Having promised to tell more about the subject of the poem that I posted the other day…
I really don’t know a great deal about Fannie Gibbons, but know much more about her husband. Nonetheless…
Fannie Shacklett, daughter of Samuel (1804-1886) and Maria Graham Henry Shacklett (1811-1870) was born April 27, 1834; Samuel Shacklett being a son of Edward and Elizabeth Rector Shacklett (and, yes, she is from the same family for which Rector’s Cross Roads, now known as Rectortown, was named), and Maria, a daughter of Samuel Henry and Sarah Stewart.
Having relocated from Northern Virginia (probably Fauquier County) in 1828, Fannie’s father became a successful merchant (James Madison University has Shacklett’s day books, which run from 1845-1866) in Harrisonburg (his store was on the northeast corner of Court Square and North Main Street, and, as of the latter 1930s, was occupied in part by the Fletcher Pharmacy), and, at times, may have worked in partnership with his father-in-law. Not only was Shacklett a successful merchant, but he was also active in town affairs, having been among elected trustees of the town for 1838. He also served as an appointee on the Harrisonburg subscription committee for the Harrisonburg and Staunton Turnpike Company.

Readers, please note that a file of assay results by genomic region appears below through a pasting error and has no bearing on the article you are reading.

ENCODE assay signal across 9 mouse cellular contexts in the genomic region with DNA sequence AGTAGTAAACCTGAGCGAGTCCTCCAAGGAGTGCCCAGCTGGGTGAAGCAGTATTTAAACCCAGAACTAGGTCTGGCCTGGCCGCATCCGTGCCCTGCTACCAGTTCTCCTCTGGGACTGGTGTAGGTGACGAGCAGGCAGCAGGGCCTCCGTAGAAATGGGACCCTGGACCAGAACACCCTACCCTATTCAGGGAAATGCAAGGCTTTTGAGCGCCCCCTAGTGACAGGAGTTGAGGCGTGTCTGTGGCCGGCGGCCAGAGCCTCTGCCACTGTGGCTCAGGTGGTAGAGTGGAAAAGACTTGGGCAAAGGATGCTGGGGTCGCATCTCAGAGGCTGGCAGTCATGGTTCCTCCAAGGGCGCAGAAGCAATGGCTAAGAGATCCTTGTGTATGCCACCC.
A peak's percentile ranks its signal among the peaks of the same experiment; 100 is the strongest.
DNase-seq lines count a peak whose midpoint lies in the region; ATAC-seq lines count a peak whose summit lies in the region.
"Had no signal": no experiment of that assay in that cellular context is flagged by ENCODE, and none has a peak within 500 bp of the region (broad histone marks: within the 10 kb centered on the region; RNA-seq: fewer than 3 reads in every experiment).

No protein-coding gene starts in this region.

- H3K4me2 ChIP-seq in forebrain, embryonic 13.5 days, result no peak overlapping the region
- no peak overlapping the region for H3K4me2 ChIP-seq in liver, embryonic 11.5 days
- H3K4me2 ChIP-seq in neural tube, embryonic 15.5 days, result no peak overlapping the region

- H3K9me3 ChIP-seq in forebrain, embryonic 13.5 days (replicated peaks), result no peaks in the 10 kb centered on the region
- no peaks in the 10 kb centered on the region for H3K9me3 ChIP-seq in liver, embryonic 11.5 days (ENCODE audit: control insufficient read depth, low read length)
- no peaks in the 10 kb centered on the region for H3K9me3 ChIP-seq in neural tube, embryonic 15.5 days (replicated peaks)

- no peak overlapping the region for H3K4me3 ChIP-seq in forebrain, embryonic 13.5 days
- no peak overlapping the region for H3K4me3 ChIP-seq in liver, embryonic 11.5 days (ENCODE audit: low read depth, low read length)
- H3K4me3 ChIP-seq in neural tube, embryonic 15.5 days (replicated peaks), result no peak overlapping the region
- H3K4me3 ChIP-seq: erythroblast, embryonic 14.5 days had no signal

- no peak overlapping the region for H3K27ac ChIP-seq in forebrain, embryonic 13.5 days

The Shacklett family experienced the births of five children between 1831 and 1847. The first two children, Henry and Fannie, survived past childhood, while the youngest, Elizabeth, Sarah, and Harriet, all died before the age of 4. Around the year 1854, Samuel Shacklett may have partnered with Simeon Beauford Gibbons (graduate of VMI… and more, see his bio sketch through the hyperlink)… who ended up marrying Fannie in 1855. Sadly, that marriage didn’t last long, and, as one can see from the photo of the headstone I shared the other day, she died February 27, 1856. As of the 1860 census, Shacklett was listed, residing with his wife, and as a retiree with assets in the amount of $27,000. Also listed in the household was son-in-law, S. B. Gibbons, with $13,500 in assets, with whom, it seems, the mercantile partnership had continued.
So, really, not a great deal of information on Fannie, but she and the poet that I haven’t named yet did move within the same social circles.
*Though it doesn’t provide much more than what you have read here, Samuel Shacklett’s biographical sketch has been added to my Biographical Sketches, and can be found, here. Col. S.B. Gibbons’ bio sketch can be found, here.